Before becoming an Art-house favorite while working in France, with his two classics That Most Important Thing: Love (1975) and Possession (1981), Andrzej Zulawski left his mark in his native Poland (when born, in 1940, the territory was in fact part of Ukraine). Time to rediscover three rather unconventional films.
1 Third Part of the Night (Trzecia Czesc Nocy – 1971)
Andrzej Zulawski’s first feature as a director, after working as assistant director to Oscar winner Andrzej Wajda, is set during World War II German occupation.
A Young man who’s wife, mother and son were slaughtered by German soldiers tries to join the resistance. Upon falling in love again, he finds work as a guinea pig for lice in a research facility.
What is to come in Zulawski’s subsequent works is already present in Trzecia Czesc Nocy. It is not as excessive yet and it still bares some Wajda classicism here and there. It could be seen as a link between polish traditions of film making he’s learned from the masters (movements, lots of dialogues) and a sign of what’s coming to us next with his own style of explosive situations, grotesque violence, excessive experimental theater -like acting and puzzling situations.
Zulawski has a peculiar way of playing with time and space, Within an overall nightmarish ambiance. It is made of fragments of memory, fragments of imagination playing with truth and what can be accepted as the truth. He adds a forceful and ironic allegory with these intellectual feeding lice in these difficult times of humans feeding on each others blood.
But here it is, the sense of frenetic movements like ballet, the framing (great cinematography by Witold Sobocinski) the duality of situations with demanding flashback frenetically edited by Halina Prugar-Ketling (Knife in the Water, Man of Marble, Danton)and an effective score by Korzinski. everything is put in shape for Zulawski’s future.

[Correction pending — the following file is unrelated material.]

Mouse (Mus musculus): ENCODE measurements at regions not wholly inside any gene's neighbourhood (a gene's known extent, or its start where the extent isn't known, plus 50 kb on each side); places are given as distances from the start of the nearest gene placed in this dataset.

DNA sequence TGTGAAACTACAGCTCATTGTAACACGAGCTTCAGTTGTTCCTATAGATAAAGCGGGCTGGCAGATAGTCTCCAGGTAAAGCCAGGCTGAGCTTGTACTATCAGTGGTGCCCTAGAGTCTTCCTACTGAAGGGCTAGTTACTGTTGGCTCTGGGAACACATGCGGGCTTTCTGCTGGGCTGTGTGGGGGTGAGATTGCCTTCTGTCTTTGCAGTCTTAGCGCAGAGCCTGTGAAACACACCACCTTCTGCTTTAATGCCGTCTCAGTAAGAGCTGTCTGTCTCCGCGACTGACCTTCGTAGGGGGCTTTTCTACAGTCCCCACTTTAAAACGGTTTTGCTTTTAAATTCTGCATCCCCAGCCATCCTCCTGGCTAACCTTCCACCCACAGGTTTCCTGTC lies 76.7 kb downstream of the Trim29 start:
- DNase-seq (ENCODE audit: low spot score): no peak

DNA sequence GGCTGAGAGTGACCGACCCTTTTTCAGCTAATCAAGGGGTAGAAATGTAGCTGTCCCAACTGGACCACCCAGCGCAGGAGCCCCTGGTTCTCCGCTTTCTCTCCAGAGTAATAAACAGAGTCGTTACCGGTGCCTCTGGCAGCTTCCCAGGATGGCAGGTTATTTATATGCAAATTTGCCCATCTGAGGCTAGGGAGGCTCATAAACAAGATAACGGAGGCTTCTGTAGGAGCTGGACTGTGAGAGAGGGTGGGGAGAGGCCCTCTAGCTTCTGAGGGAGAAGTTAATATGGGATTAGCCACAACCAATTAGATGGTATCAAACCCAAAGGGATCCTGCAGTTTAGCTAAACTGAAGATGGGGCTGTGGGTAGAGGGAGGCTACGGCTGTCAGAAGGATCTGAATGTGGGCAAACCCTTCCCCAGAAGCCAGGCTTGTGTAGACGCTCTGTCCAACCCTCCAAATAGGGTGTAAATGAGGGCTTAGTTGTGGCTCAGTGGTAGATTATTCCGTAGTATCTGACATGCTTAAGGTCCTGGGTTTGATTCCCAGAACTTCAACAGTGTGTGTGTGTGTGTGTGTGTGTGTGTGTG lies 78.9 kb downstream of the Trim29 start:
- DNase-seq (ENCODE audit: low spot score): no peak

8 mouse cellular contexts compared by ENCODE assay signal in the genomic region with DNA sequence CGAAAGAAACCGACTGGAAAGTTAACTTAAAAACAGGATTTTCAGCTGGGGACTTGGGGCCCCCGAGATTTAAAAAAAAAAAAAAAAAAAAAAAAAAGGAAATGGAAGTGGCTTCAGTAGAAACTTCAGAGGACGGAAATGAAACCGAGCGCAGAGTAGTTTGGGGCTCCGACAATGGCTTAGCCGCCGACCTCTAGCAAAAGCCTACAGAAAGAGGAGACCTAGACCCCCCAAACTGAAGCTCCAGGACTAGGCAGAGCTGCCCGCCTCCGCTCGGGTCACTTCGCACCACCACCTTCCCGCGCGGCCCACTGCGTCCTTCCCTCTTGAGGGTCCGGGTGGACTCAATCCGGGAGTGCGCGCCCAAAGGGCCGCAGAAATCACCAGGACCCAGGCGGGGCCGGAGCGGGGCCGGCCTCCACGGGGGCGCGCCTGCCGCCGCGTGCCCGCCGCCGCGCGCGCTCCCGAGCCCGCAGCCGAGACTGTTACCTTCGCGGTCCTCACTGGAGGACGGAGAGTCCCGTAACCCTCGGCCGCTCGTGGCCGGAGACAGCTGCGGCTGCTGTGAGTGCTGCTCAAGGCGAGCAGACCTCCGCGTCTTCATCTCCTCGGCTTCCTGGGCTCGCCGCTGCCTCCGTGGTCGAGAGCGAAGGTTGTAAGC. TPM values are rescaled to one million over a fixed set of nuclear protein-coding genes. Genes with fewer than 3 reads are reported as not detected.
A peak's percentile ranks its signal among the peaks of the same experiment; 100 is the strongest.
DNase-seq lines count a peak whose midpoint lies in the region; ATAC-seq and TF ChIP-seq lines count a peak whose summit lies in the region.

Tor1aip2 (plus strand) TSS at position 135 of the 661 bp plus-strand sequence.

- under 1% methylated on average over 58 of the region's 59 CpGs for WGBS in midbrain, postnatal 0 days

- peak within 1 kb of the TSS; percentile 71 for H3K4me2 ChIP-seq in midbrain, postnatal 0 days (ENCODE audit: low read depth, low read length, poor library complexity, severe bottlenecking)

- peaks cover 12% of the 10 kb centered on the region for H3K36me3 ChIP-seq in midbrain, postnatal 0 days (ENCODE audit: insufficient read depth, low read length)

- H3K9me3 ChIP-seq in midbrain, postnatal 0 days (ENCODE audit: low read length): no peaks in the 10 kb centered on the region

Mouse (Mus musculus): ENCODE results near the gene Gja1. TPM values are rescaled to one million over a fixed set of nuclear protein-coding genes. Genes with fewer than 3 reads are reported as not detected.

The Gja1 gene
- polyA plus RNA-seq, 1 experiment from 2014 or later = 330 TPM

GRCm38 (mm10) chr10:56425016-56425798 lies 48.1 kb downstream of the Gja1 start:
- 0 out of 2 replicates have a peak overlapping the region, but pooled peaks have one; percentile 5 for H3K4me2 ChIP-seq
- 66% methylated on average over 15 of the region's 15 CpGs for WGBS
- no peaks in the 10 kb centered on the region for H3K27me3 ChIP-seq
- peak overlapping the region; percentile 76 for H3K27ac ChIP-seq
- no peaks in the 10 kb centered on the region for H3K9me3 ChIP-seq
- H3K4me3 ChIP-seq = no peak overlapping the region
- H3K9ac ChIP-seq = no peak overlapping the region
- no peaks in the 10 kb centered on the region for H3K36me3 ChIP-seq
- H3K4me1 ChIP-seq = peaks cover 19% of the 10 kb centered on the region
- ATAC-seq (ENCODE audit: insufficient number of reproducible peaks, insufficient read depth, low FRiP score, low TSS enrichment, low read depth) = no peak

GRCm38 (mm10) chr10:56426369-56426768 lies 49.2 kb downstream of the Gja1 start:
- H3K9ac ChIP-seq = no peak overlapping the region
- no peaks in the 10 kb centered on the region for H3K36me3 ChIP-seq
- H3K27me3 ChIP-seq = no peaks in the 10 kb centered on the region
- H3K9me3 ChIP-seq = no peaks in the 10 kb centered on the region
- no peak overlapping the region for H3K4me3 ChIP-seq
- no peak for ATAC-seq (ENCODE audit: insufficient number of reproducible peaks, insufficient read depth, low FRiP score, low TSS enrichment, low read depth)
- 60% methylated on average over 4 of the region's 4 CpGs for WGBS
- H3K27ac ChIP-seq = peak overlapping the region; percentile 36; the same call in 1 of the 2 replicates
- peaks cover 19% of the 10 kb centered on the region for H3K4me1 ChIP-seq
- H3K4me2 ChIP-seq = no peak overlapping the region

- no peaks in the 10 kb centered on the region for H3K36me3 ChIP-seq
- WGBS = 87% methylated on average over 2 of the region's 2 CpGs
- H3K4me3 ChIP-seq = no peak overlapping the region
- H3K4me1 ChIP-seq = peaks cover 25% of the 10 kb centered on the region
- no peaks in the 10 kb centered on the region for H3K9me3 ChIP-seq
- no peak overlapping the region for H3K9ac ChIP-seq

2 DIABEL (The Devil – 1972)
Originally released in 1972, but banned by the Communists until the mid 80’s.
During the 1793 Prussian invasion of Poland, a young nobleman (Leszek Teleszynski) is saved from death in what seems like a forced pact with the Diabel. Totally demented in a world gone mad he goes on a killing spree.
Even more than with the preceding Trzecia czesc nocy (1971), Andrzej Zulawski is putting his act together with Diabel (for what will come later in his French career) with his actors playing like possessed people in an open air asylum. As the Diabel, gifted Wojciech Pszoniak (of Andrzej Wajda’s fame) delivers an enigmatic and enjoyable performance. The director displays an atmosphere of cruelty and depravity probably close to the reality he depicts even if it is in a theatrical way.
Zulawski’s trademark of chaotic choreography is on display with a sense for disturbing eerie and violent images. He goes from the baroque to complete experimental minimalism and combines historical drama with horror.
In Diabel, Zulawski seems to point out we should stop worrying about the Devil since it is already Hell on Earth…
3 On the Silver Globe (1977-1987)
A small group of cosmonauts lands on a deserted setting with no hope to turn back. Eventually only one of the original crew is left alive, leading a new civilization revert to a primitive culture, waiting for a messiah.
from the book by Jerzy Zulawski (Andrzej granduncle) with Andrzej Seweryn, Jerzy Trela and Grazyna Dylag.
With the success of L’important C’est d’aimer (France-1975) Andrzej Zulawski was brought back to Poland to direct a project of his choice. With 80% of the shooting completed, the Polish Ministry of Culture stopped production of On the Silver Globe in 1977, seeing the film as an allegory of the Polish people VS totalitarianism. His crew saved what they could of the material. Zulawski went to France and made Possession (1981) with Sam Neill and Isabelle Adjani. Following the democratization of Poland, a decade later, he released the film with an added voice-over narration to fill in for the missing pieces of the puzzle.
Relying on philosophical concepts rather than special effects, On the Silver Globe is an uneasy, excessive, odd experimental piece of film making. A metaphorical symphony of Chaos, it brings visceral reaction from some viewers not prepared for a savage, unrealistic and (at times) confusing poetry that suits the eclectic style of its maker.
On the Silver Globe may leave some audiences with mixed feelings, but we get an (almost) three hours nightmare of pagan rituals and insane Zulawski/70’s style striking imagery.